POLITICS ACROSS THE POND—In an exclusive column for the Pavlovic Today, MP Andrew Bridgen writes why PM Boris Johnson is currently expending so much of his political capital to keep his most trusted advisor, Dominic Cummings, in his job.
To many in the US, Dominic Cummings will be a complete unknown, but here in the UK, he is famous or infamous depending on your view, as Prime Minister Boris Johnson’s chief political advisor. Things few people know about Dominic Cummings, he is not a member of the Conservative Party despite his advisory role in Government. He is not the highest-paid advisor as he draws a salary of £100 000 per annum. Cummings states that no one is worth more than £100 000 per year.
Cummings is not an elected politician and so does not have to answer directly for his actions to the people, however those who place him in his position of considerable and probably understated responsibility do.
I don’t want to go into whether the current scandal and allegations of” breaking the lockdown” are all true or are being pushed by those who oppose his politics and his methods. One thing is clear is that this issue has dominated the headlines and the news broadcasts in the UK for more than 48 hours and does not look like abating any time soon.
There are many old political adages about political advisors and their roles. The first being that you should never let yourself be the story, always be in the background, but Dominic Cummings is a man who excels at ripping up the rulebook, indeed he has made it the focus of this political career. Cummings is almost universally detested by the establishment mostly because they fear him, which many would regard as reason enough to support him whatever he has or has not done. This Svengali-like figure has always courted controversy and often appeared to revel in it, not content with ruffling feathers but giving them a good plucking.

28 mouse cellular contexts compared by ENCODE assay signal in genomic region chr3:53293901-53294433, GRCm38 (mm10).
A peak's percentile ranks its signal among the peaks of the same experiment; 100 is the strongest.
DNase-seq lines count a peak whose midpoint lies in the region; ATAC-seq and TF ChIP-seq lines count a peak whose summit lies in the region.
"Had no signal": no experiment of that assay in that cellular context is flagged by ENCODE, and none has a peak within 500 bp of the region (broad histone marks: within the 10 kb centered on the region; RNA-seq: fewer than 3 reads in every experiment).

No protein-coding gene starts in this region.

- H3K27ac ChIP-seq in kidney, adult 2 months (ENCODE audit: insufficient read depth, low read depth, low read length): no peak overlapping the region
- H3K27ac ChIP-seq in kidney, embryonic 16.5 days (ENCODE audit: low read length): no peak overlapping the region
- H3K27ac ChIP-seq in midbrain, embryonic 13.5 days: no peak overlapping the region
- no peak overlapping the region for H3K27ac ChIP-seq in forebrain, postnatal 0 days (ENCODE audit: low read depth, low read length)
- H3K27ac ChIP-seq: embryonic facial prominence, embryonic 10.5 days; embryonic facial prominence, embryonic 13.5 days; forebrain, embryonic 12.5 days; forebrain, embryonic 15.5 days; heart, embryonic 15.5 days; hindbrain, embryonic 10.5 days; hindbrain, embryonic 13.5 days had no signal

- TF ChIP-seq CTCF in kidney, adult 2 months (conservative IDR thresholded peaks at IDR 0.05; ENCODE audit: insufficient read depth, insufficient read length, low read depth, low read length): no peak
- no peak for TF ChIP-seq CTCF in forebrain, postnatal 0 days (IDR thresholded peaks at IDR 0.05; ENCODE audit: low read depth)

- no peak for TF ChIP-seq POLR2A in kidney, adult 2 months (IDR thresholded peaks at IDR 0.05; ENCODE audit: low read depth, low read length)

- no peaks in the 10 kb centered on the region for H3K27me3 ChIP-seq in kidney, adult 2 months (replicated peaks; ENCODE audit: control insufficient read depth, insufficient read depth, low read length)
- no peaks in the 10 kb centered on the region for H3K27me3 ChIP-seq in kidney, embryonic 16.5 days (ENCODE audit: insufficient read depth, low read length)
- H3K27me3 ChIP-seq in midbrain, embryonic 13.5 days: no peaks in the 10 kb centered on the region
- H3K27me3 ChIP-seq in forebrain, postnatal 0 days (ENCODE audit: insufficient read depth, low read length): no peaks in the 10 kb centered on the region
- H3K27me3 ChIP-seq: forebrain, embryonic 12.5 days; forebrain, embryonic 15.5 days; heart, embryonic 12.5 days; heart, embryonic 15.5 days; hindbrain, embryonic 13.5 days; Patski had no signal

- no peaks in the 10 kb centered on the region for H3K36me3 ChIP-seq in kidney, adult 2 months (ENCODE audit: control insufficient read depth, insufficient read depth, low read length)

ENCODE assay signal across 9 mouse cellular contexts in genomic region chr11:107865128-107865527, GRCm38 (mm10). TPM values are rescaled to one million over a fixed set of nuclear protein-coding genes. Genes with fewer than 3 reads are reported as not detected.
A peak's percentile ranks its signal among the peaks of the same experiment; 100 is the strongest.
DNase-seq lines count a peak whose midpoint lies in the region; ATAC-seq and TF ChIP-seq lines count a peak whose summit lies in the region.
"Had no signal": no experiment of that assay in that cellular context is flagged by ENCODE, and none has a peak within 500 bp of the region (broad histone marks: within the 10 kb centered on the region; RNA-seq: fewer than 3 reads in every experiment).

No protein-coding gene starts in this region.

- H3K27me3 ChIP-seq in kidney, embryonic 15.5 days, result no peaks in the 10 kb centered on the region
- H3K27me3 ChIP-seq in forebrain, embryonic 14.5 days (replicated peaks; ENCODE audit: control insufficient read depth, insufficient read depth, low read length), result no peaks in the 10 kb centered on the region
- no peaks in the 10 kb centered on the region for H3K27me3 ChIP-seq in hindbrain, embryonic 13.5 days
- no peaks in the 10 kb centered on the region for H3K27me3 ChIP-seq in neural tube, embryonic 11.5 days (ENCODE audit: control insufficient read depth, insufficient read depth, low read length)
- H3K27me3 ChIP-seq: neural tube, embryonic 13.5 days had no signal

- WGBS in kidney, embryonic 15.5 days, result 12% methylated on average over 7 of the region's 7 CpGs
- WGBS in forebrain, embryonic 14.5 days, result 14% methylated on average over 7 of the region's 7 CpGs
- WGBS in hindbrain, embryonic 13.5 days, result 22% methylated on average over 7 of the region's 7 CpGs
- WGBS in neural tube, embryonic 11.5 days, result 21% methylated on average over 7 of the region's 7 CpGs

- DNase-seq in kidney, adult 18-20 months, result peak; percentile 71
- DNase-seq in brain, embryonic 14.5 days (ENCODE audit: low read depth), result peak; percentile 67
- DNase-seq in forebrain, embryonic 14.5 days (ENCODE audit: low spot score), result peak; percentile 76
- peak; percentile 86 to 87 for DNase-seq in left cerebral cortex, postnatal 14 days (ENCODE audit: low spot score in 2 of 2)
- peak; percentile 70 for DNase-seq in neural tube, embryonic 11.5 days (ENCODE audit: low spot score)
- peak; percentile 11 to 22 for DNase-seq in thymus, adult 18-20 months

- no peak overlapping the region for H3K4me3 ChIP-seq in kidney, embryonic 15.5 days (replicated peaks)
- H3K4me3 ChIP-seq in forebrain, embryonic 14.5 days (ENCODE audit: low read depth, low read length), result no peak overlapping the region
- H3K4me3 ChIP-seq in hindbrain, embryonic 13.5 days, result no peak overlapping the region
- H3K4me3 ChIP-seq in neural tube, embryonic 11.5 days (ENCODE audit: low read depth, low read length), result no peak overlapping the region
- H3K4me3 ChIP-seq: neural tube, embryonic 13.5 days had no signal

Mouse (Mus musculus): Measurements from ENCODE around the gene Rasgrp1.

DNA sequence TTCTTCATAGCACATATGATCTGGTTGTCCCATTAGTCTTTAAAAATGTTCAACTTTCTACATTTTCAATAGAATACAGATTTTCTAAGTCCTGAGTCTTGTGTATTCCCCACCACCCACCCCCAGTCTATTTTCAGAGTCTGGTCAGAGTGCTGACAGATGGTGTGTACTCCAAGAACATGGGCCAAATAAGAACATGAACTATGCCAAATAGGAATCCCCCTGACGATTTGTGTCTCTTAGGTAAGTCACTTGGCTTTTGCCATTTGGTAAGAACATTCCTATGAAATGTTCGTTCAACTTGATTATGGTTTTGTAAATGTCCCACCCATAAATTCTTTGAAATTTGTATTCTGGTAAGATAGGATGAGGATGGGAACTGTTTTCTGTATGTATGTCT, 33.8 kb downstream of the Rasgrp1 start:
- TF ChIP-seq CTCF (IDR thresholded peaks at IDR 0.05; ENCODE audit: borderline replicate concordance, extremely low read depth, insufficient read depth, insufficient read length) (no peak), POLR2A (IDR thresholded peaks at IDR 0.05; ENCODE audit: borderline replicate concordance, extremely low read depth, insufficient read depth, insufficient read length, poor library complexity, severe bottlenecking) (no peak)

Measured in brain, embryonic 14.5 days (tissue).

For those of you that don’t know, Cummings was credited with masterminding the successful Leave campaign in the 2016 Referendum, a true David and Goliath contest and one which I supported and campaigned for vigorously.
However, in the process of winning the official nonalienation for the “Leave” campaign, he caused, perhaps understandably, considerable enmity with other leave supporting organisations. Dominic Cummings style appears to be to win at all costs and let’s face it, there are no prizes for second place in politics, they are just the first of the losers. The animosity over the campaign for the nomination was nothing compared to the main event, the fall out from which has broken many political careers in the UK, probably too many to mention. Prime Ministers were humbled repeatedly by his mobilising public campaigns.
This is why Boris Johnson is currently expending so much of his political capital to keep his most trusted advisor in his job.
In politics it is said that” if you want a friend, then buy yourself a dog” and Cummings desperately needs friends now, the problem is that he has even repeatedly kicked the dog over the last few years. He is difficult to deal with in my experience and given to foul-mouthed tirades.
As I write this Cummings immediate future hangs in the balance and the next few hours will be very telling, it still could go either way. It is also said that those who burn brightest often burn out quickly.
Whatever happens, Dominic Cummings will never be far away from politics in the UK. As the great force of disruption and a serial winner, we probably need him.
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